The Beginners Guide to CSS Object Model (CSSOM)

A lot happens between the first HTTP request and the final delivery of a web page. Data transmission and the browser’s rendering pipeline require a lot of different technologies, one of them is the CSS Object Model, or the CSSOM.

The CSS Object Model takes the CSS code, and renders every selector into a tree structure for easier parsing. Perhaps it’s not crucial for developers to fully understand this concept, but it’s a valuable topic to study if you want to learn more about how browsers render code into a working website.

In this post, I’m going to cover the basics of the CSS Object Model, and show you how it works.

What Is CSSOM?

The term CSS Object Model describes a map of all CSS selectors & relevant properties for each selector. These styles can be root elements or have nested children.

CSSOM is very similar to the DOM in HTML, which stands for Document Object Model. Both of them are part of the critical rendering path which is a series of steps that must happen to properly render a website. All these processes happen automatically, behind the scenes.

So why is CSSOM important? It’s the map used by the browser to properly render CSS styles on a web page. There’s no easy way to tell a computer that all paragraphs in a .main-content div must have extra line-height.

The solution is the CSS Object Model which maps out all elements and properties from your CSS code.

CSSOM makes it easier for the browser to render styles on the page. The whole thing is very technical but it’s worth understanding a little about the process, especially if you build websites.

How It Works

Both the DOM and CSSOM are used extensively by all web browsers to interpret and render web pages. The diagram below is from Google Developers Web Fundamentals guide, and explains how the DOM is rendered in a web browser.

Rendering the Document Object Model
IMAGE: Google Developers

In both the DOM & CSSOM, all information is converted from bytes into digital maps that render every element in a web document. The process works as follows:

  1. The browser downloads the HTML for a web page.
  2. While processing the HTML, the parser may bump into a link element referencing an external stylesheet.
  3. This CSS stylesheet is then parsed into a map using the CSS Object Model specs.
  4. The resulting code can then be applied to elements in the DOM.

All of this happens very quickly, and occurs with every single page request. This other diagram below showcases an example tree structure of the CSSOM.

Rendering the CSS Object Model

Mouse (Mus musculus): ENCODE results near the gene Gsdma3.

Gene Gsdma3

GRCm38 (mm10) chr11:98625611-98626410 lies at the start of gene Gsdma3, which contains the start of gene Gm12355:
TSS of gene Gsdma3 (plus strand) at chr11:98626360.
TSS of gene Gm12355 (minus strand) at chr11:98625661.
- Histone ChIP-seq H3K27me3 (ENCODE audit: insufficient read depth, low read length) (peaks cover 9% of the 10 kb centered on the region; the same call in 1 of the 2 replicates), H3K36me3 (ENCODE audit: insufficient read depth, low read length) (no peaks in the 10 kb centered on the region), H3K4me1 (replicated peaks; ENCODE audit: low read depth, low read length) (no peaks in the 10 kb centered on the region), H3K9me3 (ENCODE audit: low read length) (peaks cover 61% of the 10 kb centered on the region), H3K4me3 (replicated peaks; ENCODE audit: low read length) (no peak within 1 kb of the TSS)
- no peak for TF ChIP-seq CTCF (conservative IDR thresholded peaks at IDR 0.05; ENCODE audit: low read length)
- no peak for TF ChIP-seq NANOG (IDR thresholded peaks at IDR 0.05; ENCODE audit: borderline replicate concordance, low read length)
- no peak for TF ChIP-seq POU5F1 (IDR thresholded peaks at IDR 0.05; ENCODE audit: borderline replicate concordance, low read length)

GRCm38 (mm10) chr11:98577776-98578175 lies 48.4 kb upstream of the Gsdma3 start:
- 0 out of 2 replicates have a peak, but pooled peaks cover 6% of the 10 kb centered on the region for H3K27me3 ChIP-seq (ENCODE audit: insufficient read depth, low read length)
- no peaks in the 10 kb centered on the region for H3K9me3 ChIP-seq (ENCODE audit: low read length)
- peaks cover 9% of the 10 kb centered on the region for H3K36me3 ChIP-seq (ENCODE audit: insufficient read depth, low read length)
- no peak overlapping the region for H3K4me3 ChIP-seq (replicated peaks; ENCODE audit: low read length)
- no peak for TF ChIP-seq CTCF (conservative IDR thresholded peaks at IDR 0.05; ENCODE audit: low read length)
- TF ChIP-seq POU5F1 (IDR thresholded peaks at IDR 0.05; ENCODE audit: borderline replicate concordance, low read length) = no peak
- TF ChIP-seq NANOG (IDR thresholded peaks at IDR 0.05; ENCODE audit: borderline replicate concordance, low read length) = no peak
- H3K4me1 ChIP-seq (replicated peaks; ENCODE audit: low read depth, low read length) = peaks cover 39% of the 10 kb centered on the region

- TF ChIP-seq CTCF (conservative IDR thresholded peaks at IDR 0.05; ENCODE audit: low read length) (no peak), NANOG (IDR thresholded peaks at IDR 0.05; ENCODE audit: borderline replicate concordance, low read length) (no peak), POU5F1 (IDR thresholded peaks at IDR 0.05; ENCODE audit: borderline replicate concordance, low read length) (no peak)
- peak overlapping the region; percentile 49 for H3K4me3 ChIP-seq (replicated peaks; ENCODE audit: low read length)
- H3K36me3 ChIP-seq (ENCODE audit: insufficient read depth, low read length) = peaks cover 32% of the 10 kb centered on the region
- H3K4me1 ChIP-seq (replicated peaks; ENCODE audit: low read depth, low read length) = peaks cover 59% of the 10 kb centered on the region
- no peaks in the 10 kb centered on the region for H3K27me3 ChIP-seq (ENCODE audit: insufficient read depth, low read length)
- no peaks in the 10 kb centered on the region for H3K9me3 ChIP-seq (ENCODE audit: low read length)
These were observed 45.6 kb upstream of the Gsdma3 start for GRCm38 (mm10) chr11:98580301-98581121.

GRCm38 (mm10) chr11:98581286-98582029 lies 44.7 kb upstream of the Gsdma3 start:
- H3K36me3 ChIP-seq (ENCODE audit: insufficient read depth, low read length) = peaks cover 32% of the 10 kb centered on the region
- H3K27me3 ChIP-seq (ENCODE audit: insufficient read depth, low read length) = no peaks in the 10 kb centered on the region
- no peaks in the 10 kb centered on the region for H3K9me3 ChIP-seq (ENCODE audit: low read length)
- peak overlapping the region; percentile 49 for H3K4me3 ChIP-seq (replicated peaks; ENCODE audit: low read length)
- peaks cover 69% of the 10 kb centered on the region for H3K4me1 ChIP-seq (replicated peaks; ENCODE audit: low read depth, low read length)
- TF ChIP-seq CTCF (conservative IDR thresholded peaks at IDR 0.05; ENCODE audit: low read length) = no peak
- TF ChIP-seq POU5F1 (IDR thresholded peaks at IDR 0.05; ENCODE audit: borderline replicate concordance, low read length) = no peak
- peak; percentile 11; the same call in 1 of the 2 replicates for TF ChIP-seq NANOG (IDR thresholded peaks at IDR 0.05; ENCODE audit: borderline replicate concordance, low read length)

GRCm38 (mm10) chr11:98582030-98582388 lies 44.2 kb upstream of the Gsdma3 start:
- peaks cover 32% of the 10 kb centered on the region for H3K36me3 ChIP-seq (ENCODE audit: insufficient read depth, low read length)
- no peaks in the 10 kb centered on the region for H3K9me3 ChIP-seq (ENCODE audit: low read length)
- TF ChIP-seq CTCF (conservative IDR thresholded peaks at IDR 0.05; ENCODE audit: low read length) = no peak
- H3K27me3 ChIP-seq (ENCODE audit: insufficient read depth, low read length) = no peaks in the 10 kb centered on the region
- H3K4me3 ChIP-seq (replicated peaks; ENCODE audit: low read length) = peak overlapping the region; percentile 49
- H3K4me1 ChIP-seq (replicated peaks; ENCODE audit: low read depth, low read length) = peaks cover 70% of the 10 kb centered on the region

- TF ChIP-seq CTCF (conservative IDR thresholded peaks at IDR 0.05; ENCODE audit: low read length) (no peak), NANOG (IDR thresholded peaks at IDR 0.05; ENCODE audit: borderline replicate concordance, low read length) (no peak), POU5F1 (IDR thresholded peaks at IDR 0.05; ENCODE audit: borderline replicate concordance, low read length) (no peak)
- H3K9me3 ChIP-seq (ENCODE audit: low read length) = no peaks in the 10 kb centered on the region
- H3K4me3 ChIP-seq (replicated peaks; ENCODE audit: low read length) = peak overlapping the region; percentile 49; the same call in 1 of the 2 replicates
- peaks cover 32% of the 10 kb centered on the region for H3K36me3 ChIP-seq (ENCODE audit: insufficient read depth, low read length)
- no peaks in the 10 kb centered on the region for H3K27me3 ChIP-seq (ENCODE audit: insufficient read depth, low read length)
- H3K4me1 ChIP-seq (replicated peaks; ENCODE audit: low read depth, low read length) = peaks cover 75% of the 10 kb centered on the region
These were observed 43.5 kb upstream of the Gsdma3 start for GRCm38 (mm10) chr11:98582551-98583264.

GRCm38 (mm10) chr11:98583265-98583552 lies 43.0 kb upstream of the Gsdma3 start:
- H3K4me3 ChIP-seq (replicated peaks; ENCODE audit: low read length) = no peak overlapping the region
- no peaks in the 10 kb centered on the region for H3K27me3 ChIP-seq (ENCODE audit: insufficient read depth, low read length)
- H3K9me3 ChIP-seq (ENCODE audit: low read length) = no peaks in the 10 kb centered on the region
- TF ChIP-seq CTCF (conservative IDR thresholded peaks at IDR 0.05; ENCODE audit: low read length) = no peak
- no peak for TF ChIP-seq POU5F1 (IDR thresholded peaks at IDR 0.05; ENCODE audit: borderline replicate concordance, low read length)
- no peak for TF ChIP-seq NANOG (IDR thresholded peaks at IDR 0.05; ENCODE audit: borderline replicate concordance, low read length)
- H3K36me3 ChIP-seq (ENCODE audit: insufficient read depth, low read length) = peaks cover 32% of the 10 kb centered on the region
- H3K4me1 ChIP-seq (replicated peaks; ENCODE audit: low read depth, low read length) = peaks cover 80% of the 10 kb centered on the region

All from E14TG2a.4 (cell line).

IMAGE: Google Developers

Notice how some properties in the diagram have lighter grey font colors. These properties are inherited from the parent. Since the body has a specific font size, all elements within the body also get that font size unless it’s overridden.

HTML and CSS strings are converted into tokens which can then be understood as nodes by the browser. These nodes are like objects within the tree structure that defines how the entire page should be constructed.

The CSSOM and DOM are completely separate data models, therefore they’re parsed separately of each other. But they both have similar tree structures, and both serve the same purpose: giving the browser a structure to render and identify different elements on the page.

Why Web Developers Should Care

Since all of the rendering happens on the backend, you really don’t need to worry much about the CSSOM tree. But it can be useful to understand how it works.

One thing to remember is that the CSSOM must be fully loaded before the web page will be displayed, as it will define how every element on the page should look like. If the page loaded before the CSSOM, it would appear as plain HTML first, followed by the styles a few seconds later.

Browsers specifically avoid that because it would be confusing to end users. And it’s worth noting that the CSSOM cannot be cached; it must be recreated on each page.

Actual CSS files can be cached in order to load the assets quicker but rendering a page in the browser always requires running the CSSOM parser. This also means that JavaScript can have a negative impact on rendering and performance.

I would highly recommend reading this article to learn more about external CSS/JS resources and their load times.

The best way to optimize your site is by crafting a natural cascade of resources which are loaded in tandem.

It is possible to manipulate the CSSOM using JavaScript because it is technically a JS API. But it doesn’t serve much of a purpose compared to JavaScript DOM manipulation.

The bigger reason to learn about the CSSOM is to further educate yourself regarding how websites actually work.

There are lots of things we take for granted that keep the Internet running smoothly. When you understand a little more about the entire process you can visualize how the whole thing comes together, and hopefully gain some appreciation for the existence of the World Wide Web.

Further Reading

I hope this intro can give you a solid idea of what the CSS Object Model is, and how it affects web pages. There isn’t much to manipulate in the CSSOM, so it differs a bit from the DOM.

However it’s still a critical technology in web development, and it should clarify major aspects of browser rendering.

There are many other resources discussing the CSSOM, and how it works. If you’re looking to learn more, here are some posts I recommend:

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